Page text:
Link Posted: 9/18/2009 10:37:22 PM EST
The books are insanely expensive because the knowledge imparted in them is invaluable.
Even the Gun Digest is getting expensive.
Link Posted: 9/19/2009 5:49:22 AM EST
I have always heard that LTC George Chinn's The Machine gun is a excellent book. It seems that print versions are very rare and expensive, any thoughts on the electronic versions floating around?
Link Posted: 9/19/2009 9:09:54 AM EST
Originally Posted By Mrf2:
I have always heard that LTC George Chinn's The Machine gun is a excellent book. It seems that print versions are very rare and expensive, any thoughts on the electronic versions floating around?


Yea, that's one where I settled for an electronic version. I picked up it and a couple other gun books on CD. On the bright side, the illistrations look good on a big flat screen.

Link Posted: 9/19/2009 10:03:23 AM EST
My favorite is A Rifleman Went to War by H.W. McBride. Great book about the firearms in WW1
Link Posted: 9/19/2009 2:13:57 PM EST
Get Chinn's book here. This is a link given on a gun forum, it is not a torrent.

GL
Link Posted: 9/19/2009 4:45:04 PM EST
Originally Posted By Milo5:
The books are insanely expensive because the knowledge imparted in them is invaluable.
Even the Gun Digest is getting expensive.


The cost to print information onto paper is quite cheap. The cost to scan that same information and make it available online in a digital format is even less.

In this day and age, there is absolutely no reason why information that is, as you say, invaluable, shouldn't be more readily priced and available.
Link Posted: 9/19/2009 7:33:19 PM EST
Originally Posted By WesJanson:
Originally Posted By Milo5:
The books are insanely expensive because the knowledge imparted in them is invaluable.
Even the Gun Digest is getting expensive.


The cost to print information onto paper is quite cheap. The cost to scan that same information and make it available online in a digital format is even less.

In this day and age, there is absolutely no reason why information that is, as you say, invaluable, shouldn't be more readily priced and available.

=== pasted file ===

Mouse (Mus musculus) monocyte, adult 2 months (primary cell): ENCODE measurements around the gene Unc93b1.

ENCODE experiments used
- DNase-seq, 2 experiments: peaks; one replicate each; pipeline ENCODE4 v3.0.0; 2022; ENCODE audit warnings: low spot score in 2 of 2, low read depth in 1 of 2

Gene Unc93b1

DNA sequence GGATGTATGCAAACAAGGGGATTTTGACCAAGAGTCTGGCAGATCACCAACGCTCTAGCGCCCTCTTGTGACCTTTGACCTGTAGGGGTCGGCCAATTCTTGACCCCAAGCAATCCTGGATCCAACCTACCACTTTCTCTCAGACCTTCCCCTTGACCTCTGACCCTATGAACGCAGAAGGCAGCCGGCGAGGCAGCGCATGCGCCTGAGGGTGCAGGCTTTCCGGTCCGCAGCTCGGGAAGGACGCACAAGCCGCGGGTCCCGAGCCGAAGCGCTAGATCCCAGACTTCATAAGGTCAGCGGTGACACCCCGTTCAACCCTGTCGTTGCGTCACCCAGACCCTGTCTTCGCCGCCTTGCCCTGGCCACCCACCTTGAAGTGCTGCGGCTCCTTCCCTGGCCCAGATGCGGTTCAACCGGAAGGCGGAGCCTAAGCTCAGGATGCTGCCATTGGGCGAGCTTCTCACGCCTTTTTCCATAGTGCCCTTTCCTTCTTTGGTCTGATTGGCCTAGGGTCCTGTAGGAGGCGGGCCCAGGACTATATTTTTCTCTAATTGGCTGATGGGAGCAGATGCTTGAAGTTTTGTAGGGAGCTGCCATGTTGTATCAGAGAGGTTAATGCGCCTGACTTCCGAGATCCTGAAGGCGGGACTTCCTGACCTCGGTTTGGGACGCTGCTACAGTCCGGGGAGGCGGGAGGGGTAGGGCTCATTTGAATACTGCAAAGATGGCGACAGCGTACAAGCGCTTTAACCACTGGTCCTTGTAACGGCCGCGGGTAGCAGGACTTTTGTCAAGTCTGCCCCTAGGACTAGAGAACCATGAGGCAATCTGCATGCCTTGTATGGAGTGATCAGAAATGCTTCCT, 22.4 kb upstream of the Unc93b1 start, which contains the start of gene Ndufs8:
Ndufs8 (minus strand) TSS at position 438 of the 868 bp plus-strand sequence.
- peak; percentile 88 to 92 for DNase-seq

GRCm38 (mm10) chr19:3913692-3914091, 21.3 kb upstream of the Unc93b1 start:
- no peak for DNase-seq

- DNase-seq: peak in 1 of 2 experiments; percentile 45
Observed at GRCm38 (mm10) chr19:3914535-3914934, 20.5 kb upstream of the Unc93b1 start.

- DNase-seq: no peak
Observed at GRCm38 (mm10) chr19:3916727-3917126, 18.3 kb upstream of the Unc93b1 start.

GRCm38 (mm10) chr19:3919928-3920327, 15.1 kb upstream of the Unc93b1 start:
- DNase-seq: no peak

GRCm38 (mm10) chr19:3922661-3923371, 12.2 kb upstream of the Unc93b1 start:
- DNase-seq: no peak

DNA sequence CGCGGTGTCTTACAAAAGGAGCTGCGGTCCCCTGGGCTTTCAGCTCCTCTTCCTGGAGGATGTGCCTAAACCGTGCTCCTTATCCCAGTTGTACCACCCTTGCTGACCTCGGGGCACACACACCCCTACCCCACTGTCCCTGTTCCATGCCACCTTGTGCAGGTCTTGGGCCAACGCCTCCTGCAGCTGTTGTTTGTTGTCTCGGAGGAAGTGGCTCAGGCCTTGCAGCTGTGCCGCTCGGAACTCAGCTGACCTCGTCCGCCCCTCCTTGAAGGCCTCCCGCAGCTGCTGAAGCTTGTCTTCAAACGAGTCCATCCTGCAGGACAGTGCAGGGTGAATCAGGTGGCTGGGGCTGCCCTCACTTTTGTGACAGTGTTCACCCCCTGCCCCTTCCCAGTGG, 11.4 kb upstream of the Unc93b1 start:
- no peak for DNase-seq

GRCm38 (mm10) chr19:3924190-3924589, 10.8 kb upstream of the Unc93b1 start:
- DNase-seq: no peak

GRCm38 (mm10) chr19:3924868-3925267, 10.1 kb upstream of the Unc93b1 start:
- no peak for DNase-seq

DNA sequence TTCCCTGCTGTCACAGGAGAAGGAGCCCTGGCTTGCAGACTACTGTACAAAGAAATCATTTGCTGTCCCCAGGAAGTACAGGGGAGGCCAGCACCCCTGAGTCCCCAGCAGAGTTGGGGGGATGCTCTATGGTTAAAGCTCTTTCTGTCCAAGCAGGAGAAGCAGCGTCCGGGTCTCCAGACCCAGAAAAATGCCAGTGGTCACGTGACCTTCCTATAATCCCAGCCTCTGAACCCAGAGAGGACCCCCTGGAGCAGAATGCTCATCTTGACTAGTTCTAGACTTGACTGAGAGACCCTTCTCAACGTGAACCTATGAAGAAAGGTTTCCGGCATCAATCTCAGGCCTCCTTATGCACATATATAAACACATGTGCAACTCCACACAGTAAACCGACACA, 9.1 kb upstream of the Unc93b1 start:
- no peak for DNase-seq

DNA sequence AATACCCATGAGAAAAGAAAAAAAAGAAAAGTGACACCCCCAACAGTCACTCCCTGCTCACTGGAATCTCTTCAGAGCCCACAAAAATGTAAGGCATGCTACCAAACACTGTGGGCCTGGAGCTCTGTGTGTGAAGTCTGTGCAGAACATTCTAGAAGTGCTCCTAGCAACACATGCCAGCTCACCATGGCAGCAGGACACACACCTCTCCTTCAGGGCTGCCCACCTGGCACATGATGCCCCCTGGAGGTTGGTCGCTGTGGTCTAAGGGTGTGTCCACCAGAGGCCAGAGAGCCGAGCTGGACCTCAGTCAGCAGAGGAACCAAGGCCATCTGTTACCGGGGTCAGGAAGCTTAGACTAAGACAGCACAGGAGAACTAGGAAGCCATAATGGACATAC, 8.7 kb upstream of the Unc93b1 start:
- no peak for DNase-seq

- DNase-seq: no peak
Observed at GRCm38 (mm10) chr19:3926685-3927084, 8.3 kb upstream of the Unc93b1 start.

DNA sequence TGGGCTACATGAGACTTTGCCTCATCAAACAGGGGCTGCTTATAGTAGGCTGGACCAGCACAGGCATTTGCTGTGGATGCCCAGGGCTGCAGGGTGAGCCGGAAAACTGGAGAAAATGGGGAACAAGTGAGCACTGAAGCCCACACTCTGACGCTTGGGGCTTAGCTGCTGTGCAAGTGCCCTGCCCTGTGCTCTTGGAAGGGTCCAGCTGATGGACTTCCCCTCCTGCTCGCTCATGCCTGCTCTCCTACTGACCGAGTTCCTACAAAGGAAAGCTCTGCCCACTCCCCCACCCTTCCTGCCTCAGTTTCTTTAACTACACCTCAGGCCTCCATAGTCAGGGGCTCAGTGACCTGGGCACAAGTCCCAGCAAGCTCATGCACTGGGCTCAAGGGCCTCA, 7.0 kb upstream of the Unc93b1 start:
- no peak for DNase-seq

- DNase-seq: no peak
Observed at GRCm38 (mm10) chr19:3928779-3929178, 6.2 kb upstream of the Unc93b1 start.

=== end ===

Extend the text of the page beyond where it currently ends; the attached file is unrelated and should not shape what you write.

Why are you directing this rant at me?
I don't make the rules.
Link Posted: 9/19/2009 7:37:57 PM EST
There's a book I own called The Lore of Arms.
I can't recall the author's name off the top of my head, but it's an EXCELLENT read. It's a little yellow paperback, if that helps.
Link Posted: 9/19/2009 8:18:44 PM EST
I was out earlier at a Half Price Books store and found in their clearance section a hardcover copy of Clayton Cramer's "Armed America: The Story of How and Why Guns Became as American as Apple Pie" (2006) for $2. This chain gets remaindered books (publishers dump books after a while, or when a softcover edition comes out: they get "remaindered") so if you've got one near you, go shopping soon. This store had two copies. I bought one.

Or you could just go to amazon and pay $19.99 ($14.99 for the paperback).

GL
Link Posted: 9/19/2009 9:59:33 PM EST
Originally Posted By WesJanson:
Why the hell are these books so insanely expensive? When you can go out and buy some of those weapons for the cost of inked-on dead tree, there's a problem with the marketplace.


Because some are collectors items, and some people [like me] will pay through the nose to have them. Want pricey in weapons books?, look at a 2009-2010 Jane's Infantry Weapons.

http://www.amazon.com/Janes-Infantry-Weapons-2009-2010/dp/0710628692/ref=sr_1_1?ie=UTF8&s=books&qid=1253429977&sr=1-1